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Brown-founded Intus Care raises $2.3 million in funding for long-term health care

Latest seed round sees record $1.65 million in funding for the company, team plans on scaling up

Since taking first prize at the 2020 Brown Venture Prize competition, Intus Care, a data-driven analytics platform for long-term health care, has raised a total $2.3 million in funding from investors to grow the company. Robbie Felton ’22, Evan Jackson ’22, Samuel Prado ’22 and Alexander Rothberg ’22 founded the platform in 2018. 

“Intus Care is a health care data analytics company specifically designed for elderly care organizations to help them predict (which) ... patients ... are at risk for any number of things, specifically hospitalizations,” Jackson, chief operating officer, said. 

Intus Care services long-term care organizations that provide at-home care to elderly and disabled patients who would otherwise have to relocate to a nursing home or care facility. The company is currently partnered with PACE Rhode Island, a non-profit long-term care organization that provides services like primary health care.

Intus Care closed out its most recent round of funding in April with $1.65 million, the largest portion of its funding thus far. Intus Care will use these funds to continue developing its product while growing and scaling to reach larger customer bases, Chief Product Officer Prado said.

Building Intus Care

Organizations like a nursing home or care facility often “lack access to tools to leverage their data to improve the processes and the care delivery that they’re putting into place,” Felton, CEO, said. “It’s a space ripe for innovation.” 

Jackson and Felton started brainstorming the early iterations of Intus Care as first-years. They realized they were both in “a unique position” to innovate in the elderly care space given their family backgrounds in geriatric care. Felton felt familiar with the challenges long-term care organizations face through his mother’s career as a geriatric social worker and a board member of the National Program of All-Inclusive Care for the Elderly, also known as PACE, Association. Jackson comes from a family of geriatric nurses.

The team originally set out to develop an electronic visit verification system designed to track the care administered by nurses and prevent inefficiencies during patient home visits. Soon, the team realized the information they were collecting from these patient visits could be used to predict patient health and hospitalization risk — information much more valuable to caregivers and patients who want to minimize expensive and physically taxing emergency room visits, said Chief Technical Officer Rothberg.

From there, the team began developing a software platform that analyzes a patient’s medical and behavioral risk factors, along with social determinants of health, such as race and gender, to predict their risk of hospitalization, Rothberg said. Long-term care organizations can use this information to coordinate their care and prioritize preventative treatment for high-risk patients.

And although such predictive models already exist, according to PACE-RI Chief of Clinical Services Betsy Canino, they are “too clumsy” to accurately predict the needs of the geriatric population, members of which often suffer from multiple medical, behavioral and social comorbidities. The Intus team has worked closely with PACE-RI to produce a unique predictive model addressing these shortfalls.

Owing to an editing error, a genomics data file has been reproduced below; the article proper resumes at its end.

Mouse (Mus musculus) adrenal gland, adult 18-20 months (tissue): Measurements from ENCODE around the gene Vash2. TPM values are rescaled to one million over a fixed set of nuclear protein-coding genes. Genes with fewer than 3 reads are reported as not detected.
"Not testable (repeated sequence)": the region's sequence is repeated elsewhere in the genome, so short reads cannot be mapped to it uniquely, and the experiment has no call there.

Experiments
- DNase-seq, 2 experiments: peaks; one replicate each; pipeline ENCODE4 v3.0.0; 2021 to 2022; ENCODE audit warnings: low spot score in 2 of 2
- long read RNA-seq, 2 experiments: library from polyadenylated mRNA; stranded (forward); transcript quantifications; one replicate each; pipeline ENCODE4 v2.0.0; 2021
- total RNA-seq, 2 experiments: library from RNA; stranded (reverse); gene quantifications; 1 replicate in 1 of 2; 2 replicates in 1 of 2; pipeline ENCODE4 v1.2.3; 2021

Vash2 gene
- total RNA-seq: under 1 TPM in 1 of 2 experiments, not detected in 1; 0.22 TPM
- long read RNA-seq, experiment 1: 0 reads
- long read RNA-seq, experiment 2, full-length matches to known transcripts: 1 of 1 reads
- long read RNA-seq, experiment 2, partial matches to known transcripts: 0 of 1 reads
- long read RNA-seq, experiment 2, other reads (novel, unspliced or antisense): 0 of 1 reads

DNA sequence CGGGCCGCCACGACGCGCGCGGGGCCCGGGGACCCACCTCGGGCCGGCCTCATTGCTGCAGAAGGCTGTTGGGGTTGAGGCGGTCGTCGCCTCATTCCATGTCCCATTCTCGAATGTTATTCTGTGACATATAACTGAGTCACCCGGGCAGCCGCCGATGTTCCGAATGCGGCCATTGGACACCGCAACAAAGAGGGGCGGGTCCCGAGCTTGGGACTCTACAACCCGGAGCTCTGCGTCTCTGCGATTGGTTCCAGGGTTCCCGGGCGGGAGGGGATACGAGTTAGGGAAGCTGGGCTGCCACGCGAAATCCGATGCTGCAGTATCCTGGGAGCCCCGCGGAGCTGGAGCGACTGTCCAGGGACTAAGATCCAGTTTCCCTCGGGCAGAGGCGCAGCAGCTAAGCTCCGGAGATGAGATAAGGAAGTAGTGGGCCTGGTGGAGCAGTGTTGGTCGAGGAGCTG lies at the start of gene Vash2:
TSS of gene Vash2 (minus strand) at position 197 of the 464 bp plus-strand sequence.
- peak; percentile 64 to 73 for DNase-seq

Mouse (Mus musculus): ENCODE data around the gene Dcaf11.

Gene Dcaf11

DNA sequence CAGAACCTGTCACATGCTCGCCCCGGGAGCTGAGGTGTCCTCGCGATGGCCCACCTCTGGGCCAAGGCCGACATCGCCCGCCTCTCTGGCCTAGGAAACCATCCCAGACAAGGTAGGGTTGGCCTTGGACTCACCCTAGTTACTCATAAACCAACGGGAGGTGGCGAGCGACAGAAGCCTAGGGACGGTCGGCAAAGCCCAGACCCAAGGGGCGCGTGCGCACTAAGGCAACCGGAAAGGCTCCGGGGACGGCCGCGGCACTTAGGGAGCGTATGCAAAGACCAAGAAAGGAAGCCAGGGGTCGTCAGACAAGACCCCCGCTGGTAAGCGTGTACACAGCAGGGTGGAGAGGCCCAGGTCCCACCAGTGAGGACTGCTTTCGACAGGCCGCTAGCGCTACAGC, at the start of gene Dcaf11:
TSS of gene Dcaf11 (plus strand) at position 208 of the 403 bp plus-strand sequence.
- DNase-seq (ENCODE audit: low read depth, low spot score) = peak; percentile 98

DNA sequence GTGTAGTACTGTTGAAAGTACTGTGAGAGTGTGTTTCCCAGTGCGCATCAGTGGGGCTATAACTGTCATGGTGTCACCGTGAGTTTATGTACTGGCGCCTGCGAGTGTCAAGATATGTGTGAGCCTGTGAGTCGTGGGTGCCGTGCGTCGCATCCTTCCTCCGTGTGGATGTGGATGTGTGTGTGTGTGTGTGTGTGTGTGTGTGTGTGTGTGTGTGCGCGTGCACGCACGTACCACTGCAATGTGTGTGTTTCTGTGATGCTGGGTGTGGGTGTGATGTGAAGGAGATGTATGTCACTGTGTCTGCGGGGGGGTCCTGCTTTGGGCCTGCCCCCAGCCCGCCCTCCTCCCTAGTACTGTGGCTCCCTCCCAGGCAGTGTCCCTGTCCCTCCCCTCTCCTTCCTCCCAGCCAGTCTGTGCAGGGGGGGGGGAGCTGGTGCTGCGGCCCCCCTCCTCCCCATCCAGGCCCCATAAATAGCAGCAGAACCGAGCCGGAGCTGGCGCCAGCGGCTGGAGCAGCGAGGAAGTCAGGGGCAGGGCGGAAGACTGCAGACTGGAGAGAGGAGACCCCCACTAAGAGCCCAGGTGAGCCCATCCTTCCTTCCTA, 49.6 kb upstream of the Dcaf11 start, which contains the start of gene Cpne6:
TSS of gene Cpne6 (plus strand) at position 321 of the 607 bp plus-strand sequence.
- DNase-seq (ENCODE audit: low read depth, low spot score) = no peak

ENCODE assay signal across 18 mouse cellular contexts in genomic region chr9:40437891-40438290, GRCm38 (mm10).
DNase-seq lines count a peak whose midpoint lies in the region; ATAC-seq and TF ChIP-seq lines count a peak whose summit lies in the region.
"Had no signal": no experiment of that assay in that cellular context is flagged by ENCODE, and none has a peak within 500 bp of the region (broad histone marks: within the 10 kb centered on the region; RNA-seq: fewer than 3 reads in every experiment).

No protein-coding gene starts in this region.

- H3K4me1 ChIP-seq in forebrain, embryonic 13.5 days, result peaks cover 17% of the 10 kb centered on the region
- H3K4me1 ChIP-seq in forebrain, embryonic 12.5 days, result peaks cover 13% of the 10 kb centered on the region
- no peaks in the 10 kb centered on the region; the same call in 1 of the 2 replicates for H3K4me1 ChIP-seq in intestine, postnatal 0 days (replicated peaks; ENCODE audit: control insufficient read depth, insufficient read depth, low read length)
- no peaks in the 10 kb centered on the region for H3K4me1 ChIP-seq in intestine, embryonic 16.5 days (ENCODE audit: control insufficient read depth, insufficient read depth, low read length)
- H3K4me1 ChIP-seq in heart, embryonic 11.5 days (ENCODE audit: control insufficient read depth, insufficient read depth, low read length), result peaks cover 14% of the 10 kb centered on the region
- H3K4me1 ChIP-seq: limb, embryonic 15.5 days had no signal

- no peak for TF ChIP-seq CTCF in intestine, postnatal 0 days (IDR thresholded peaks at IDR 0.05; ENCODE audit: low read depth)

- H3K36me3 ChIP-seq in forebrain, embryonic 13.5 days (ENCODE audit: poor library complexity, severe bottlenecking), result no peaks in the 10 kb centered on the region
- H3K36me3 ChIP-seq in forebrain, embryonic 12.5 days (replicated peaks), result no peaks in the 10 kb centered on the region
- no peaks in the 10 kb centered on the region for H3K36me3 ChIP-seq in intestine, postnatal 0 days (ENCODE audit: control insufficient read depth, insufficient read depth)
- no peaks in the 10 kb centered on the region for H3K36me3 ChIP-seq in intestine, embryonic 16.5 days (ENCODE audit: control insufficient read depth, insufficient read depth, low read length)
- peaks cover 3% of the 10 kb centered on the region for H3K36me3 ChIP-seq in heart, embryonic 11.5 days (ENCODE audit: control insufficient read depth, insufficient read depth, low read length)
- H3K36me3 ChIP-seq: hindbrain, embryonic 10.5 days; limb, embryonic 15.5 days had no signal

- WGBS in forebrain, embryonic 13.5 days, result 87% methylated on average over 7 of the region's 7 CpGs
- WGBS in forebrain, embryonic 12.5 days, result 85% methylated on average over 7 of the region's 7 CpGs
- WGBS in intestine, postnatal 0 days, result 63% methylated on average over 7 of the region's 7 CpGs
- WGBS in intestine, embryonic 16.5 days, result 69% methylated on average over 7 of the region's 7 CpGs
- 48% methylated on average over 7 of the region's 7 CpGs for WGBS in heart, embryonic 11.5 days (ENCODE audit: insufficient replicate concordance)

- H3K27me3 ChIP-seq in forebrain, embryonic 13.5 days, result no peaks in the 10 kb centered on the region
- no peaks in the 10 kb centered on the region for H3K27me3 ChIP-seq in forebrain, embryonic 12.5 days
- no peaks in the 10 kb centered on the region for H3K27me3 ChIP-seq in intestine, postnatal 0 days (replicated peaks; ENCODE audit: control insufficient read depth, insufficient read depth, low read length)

Looking forward

Intus Care was selected as a finalist for MassChallenge in 2019 and placed first in the Brown Venture Prize competition in 2020. Winning these locally funded startup accelerator competitions was “pivotal” in the company’s development, Felton said. 

In addition to giving the team the “validation that we needed to make the jump to pursue this very seriously,” these achievements provided the startup with the connections and capital to build its product and attract several key customers, for whom it now analyzes the medical records of several thousand patients, Felton added. 

“It's pretty exciting to see an organization using our software and then starting to see less hospitalizations with their patients,” Jackson said. “Being able to see decreasing rates of diabetes or chronic kidney disease or falls confirms, for me, that this is what I need to be doing,” he said.

“Prior to this round of funding, we had a good initial cohort of customers that were growing with the product and were passionate about it,” Rothberg said. “Now we can use the money that we have to take their feedback, build all of it into place … and really scale out to a lot of different organizations.”

“They’ve come a long way,” said Nevan Hanamura, an advisor to Intus Care and research scientist at the Massachusetts Institute of Technology. He added that the team’s ability to thrive in health care — an area dominated by seniority in age and academic achievement — as young entrepreneurs was due to their passion, dedication and learned expertise in this specific area of health care.

Indeed, the team feels that their young age gives them an advantage to “think outside the box” in terms of technological innovation, Prado said. 

As for the team’s vision for the future, we “want Intus Care to be the product you look at whenever you’re taking care of an elderly patient,” Felton said. “No matter what care setting, where on the care continuum, we want to be that go-to data player for the geriatric space.”

Editors' note: The credit for the photo featured in this article has been updated to more specifically credit the photographer.


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